2000, NR, 86 min. Directed by Veit Helmer. Starring E.J. Callahan, Terrence Gillespie, Philippe Clay, Chulpan Khamatova, Denis Lavant.
REVIEWED By Marjorie Baumgarten, Fri., March 1, 2002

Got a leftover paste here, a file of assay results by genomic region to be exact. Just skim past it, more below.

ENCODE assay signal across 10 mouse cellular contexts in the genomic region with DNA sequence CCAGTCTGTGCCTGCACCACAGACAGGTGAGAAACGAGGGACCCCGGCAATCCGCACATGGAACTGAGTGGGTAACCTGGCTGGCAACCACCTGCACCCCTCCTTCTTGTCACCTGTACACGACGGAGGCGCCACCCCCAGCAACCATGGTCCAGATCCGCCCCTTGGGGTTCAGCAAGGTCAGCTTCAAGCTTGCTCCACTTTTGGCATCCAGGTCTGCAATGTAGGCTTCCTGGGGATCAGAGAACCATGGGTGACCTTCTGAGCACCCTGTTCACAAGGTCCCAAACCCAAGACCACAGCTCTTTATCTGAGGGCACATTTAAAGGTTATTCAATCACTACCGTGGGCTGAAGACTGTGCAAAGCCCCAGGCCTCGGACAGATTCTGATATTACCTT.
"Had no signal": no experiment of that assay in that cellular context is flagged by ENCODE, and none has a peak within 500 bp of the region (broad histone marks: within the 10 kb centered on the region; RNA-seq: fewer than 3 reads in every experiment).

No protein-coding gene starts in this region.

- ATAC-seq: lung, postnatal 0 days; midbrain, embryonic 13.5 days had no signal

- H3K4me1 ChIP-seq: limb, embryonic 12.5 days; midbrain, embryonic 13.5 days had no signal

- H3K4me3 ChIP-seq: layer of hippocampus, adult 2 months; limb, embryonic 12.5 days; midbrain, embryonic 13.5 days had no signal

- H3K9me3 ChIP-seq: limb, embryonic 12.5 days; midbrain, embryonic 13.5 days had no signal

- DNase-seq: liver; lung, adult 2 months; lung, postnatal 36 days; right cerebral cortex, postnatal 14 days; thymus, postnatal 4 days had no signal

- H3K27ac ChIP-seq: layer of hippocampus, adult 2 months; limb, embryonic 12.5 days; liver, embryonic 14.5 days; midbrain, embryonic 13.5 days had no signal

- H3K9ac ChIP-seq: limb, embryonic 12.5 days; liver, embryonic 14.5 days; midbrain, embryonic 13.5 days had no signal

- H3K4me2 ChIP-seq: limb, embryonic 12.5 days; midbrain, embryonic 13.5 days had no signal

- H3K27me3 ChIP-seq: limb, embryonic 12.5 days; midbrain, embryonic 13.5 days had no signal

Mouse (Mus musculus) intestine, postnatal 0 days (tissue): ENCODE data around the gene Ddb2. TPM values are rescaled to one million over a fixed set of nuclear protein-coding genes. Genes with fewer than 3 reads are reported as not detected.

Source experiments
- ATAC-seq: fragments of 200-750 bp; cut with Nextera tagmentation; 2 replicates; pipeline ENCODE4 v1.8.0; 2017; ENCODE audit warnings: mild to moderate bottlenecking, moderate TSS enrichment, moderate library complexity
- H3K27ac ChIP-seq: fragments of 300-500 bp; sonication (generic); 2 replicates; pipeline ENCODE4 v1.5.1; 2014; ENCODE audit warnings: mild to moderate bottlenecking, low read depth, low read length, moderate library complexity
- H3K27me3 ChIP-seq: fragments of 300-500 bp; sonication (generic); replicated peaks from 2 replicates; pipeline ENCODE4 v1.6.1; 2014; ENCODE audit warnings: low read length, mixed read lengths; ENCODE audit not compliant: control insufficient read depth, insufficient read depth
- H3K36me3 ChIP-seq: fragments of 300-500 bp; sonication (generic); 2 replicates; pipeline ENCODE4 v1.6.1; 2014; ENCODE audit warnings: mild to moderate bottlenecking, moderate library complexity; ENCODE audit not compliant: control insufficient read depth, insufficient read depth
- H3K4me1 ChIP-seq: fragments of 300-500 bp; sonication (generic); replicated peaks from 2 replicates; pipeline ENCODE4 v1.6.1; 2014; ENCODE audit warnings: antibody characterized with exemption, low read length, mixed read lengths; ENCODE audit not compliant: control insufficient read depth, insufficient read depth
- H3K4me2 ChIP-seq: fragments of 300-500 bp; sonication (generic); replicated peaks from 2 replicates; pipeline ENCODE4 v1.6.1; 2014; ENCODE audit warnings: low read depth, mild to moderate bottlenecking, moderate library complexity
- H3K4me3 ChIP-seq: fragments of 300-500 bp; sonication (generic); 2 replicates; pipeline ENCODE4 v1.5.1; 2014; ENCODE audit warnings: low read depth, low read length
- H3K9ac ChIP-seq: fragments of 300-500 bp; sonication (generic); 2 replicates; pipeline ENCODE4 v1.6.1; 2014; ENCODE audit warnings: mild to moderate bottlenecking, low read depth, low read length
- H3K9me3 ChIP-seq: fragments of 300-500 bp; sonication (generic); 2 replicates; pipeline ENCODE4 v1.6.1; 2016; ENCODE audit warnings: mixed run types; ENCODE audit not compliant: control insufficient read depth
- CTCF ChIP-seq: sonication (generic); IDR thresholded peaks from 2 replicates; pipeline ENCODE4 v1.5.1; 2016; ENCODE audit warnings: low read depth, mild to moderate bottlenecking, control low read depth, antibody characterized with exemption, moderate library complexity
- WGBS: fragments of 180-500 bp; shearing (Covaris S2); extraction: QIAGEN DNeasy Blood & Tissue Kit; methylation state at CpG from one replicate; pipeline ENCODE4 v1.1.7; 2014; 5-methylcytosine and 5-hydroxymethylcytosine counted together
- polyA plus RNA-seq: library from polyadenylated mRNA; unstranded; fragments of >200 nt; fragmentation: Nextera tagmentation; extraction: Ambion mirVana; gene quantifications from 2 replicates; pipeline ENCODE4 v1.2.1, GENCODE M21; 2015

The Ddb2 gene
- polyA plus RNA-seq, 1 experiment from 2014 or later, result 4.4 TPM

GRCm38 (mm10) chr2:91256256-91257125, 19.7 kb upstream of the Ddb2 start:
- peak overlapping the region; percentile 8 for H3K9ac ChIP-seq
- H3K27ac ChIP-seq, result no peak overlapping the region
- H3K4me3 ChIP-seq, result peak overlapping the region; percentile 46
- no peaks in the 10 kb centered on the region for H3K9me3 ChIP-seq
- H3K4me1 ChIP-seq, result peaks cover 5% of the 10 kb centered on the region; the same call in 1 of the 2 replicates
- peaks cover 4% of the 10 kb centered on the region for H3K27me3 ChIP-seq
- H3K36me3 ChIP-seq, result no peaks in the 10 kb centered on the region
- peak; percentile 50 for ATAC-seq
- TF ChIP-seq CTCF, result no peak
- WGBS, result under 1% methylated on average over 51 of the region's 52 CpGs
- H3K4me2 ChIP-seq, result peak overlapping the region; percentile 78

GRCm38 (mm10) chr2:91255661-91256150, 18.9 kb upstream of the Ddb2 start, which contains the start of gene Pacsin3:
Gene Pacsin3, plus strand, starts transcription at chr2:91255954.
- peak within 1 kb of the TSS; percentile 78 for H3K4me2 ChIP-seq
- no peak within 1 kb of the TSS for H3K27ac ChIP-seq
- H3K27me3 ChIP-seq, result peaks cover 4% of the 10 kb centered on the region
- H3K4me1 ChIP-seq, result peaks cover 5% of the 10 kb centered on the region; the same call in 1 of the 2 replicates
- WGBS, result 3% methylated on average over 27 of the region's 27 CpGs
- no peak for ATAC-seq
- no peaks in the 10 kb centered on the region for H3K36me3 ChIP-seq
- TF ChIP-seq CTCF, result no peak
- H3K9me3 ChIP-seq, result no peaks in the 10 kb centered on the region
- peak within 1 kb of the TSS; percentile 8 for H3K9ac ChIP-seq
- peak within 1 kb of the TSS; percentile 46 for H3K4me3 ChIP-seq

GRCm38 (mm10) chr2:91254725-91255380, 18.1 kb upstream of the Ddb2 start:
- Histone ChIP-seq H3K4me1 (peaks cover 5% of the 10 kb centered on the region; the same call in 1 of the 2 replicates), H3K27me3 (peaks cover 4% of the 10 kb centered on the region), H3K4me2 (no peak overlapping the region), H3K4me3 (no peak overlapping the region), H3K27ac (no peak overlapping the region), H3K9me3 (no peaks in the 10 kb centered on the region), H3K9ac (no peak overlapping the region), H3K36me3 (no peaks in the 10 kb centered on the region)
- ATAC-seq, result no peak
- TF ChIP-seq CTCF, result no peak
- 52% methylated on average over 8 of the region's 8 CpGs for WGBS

Finding the right words to describe Tuvalu is difficult for reasons that only begin with the fact that this aurally rich movie is nearly wordless. Imagine, if you will, a beloved bastard child of Charlie Chaplin and Sergei Eisenstein, or of Jean Vigo and Chuck Jones -- Delicatessen by way of Metropolis and Ubu Roi. Tuvalu is such a melting pot of influences and inspirations that its tangled genetic code reads like a ticker tape strip processed in Braille. First-time feature director Veit Helmer of Germany (with a surname that perhaps sealed in his destiny at birth) has concocted a unique burlesque goulash that feeds the soul and intoxicates the senses. Although few words are uttered in the course of the movie, Tuvalu is anything but silent, relying on sounds, exclamations, and music to advance the story. Tuvalu also tells its story though the arresting power of its imagery. Filmed in black-and-white and then tinted (the indoor color is a mustardy sepia tone; outdoors, where it's always raining, has a bluish tint), the cinematography by Emil Hristow is essential to the success of this movie. Helmer's compositional dynamics are just as integral to Tuvalu as the intrinsic weirdness of the images: a woman swimming naked with a goldfish in a bowl, a hairdryer that spits out coins, a blind lifeguard aurally tricked into believing his pool is brimming with activity, floating police chalk lines outlining a corpse found in a pool of water -- nearly every sequence has some moment that leaves us scratching our heads over its defiance of the common laws of logic and physics. Grounding Tuvalu's cartoon-like plasticity is a solid knowledge of the visual grammar of silent movies, and Helmer's mad delight in using everything but dialogue to tell this story. The narrative goes something like this: A decrepit old swimming pool in a crumbling Beaux Arts bathhouse (Helmer found just the right location sets in Sofia, Bulgaria) is staffed by Anton (Lavant, who is best known for his lead roles in Lovers on the Bridge and Beau Travail) and his mother, who works the admission kiosk where customers pay with buttons instead of cash. The scant number of patrons allows Anton to ingeniously devote himself to convincing his blind father that the pool is a beehive of activity. His brother wants the old man to sell the property for bundles of cash. Then, into Anton's life, floats Eva (Khamatova), her goldfish, and her father. The gregarious expressions of the actors also generously assist in the film's narrative exposition and overall humor. Some viewers are bound to think that Tuvalu looks and feels too much like a sterile student exercise in film grammar and technique. Yet, if anything, Tuvalu is a study in overstimulation: ideas, gambits, jokes, and surreal jumbles pulse from every frame of the movie's succinct 86 minutes. Tuvalu amply repays the viewer for the attentiveness it requires. Personally, I've just caught up with Tuvalu after missing some opportunities to see it at a couple of American film festivals I've attended in recent years. Don't make the same mistake I did in regard to this limited one-week Austin run. This is one-of-a-kind filmmaking. Even if its grand experiment doesn't appeal to all tastes, Tuvalu is nevertheless recommended for its singular vision -- a concept executed with bravura style, intelligent curiosity, and playful wit. Set sail for Tuvalu today.